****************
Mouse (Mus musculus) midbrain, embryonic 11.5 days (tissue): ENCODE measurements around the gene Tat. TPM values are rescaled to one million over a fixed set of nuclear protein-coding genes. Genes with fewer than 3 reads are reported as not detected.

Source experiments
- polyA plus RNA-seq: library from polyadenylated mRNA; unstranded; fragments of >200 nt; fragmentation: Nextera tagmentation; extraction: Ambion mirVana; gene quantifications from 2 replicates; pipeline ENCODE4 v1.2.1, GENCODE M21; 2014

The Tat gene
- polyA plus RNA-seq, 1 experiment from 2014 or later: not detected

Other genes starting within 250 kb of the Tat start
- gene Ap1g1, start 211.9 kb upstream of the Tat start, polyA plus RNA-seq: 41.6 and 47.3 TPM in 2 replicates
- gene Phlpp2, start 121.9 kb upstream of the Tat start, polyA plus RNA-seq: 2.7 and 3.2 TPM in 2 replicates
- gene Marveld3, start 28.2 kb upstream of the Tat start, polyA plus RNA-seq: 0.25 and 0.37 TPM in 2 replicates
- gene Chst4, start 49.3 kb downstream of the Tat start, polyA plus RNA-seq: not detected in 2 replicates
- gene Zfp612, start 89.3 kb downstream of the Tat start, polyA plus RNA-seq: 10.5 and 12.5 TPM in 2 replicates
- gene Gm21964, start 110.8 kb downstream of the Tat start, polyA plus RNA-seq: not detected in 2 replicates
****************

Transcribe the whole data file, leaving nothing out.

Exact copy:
Mouse (Mus musculus) midbrain, embryonic 11.5 days (tissue): ENCODE measurements around the gene Tat. TPM values are rescaled to one million over a fixed set of nuclear protein-coding genes. Genes with fewer than 3 reads are reported as not detected.

Source experiments
- polyA plus RNA-seq: library from polyadenylated mRNA; unstranded; fragments of >200 nt; fragmentation: Nextera tagmentation; extraction: Ambion mirVana; gene quantifications from 2 replicates; pipeline ENCODE4 v1.2.1, GENCODE M21; 2014

The Tat gene
- polyA plus RNA-seq, 1 experiment from 2014 or later: not detected

Other genes starting within 250 kb of the Tat start
- gene Ap1g1, start 211.9 kb upstream of the Tat start, polyA plus RNA-seq: 41.6 and 47.3 TPM in 2 replicates
- gene Phlpp2, start 121.9 kb upstream of the Tat start, polyA plus RNA-seq: 2.7 and 3.2 TPM in 2 replicates
- gene Marveld3, start 28.2 kb upstream of the Tat start, polyA plus RNA-seq: 0.25 and 0.37 TPM in 2 replicates
- gene Chst4, start 49.3 kb downstream of the Tat start, polyA plus RNA-seq: not detected in 2 replicates
- gene Zfp612, start 89.3 kb downstream of the Tat start, polyA plus RNA-seq: 10.5 and 12.5 TPM in 2 replicates
- gene Gm21964, start 110.8 kb downstream of the Tat start, polyA plus RNA-seq: not detected in 2 replicates